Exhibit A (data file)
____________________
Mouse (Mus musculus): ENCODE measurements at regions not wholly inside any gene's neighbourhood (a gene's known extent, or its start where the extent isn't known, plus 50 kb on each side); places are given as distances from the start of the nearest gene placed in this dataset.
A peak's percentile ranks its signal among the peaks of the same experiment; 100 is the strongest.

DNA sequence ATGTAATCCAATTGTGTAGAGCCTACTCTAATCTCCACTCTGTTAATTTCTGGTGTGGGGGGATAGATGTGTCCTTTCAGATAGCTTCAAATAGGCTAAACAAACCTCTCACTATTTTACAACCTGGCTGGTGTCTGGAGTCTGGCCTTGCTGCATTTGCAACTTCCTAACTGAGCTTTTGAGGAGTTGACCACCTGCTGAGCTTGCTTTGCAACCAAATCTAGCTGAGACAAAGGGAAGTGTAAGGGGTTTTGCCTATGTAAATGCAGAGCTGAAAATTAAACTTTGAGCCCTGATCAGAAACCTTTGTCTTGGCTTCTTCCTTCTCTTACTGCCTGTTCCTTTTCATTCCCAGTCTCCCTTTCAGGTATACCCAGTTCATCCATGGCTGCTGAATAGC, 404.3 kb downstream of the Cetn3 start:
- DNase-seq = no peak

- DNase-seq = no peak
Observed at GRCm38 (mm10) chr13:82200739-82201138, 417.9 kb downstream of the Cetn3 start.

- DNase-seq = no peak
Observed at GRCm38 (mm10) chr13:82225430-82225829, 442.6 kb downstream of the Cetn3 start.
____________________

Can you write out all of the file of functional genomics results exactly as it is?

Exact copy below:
Mouse (Mus musculus): ENCODE measurements at regions not wholly inside any gene's neighbourhood (a gene's known extent, or its start where the extent isn't known, plus 50 kb on each side); places are given as distances from the start of the nearest gene placed in this dataset.
A peak's percentile ranks its signal among the peaks of the same experiment; 100 is the strongest.

DNA sequence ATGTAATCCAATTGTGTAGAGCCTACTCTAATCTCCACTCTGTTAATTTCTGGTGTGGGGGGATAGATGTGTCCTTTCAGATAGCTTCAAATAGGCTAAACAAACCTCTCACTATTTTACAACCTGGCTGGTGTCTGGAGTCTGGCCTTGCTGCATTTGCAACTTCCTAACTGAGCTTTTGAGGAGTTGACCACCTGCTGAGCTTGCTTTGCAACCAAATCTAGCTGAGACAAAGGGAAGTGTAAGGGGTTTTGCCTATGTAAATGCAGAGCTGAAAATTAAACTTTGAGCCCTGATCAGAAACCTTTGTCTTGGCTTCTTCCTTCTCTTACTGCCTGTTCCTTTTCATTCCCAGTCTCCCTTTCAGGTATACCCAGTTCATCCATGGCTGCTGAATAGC, 404.3 kb downstream of the Cetn3 start:
- DNase-seq = no peak

- DNase-seq = no peak
Observed at GRCm38 (mm10) chr13:82200739-82201138, 417.9 kb downstream of the Cetn3 start.

- DNase-seq = no peak
Observed at GRCm38 (mm10) chr13:82225430-82225829, 442.6 kb downstream of the Cetn3 start.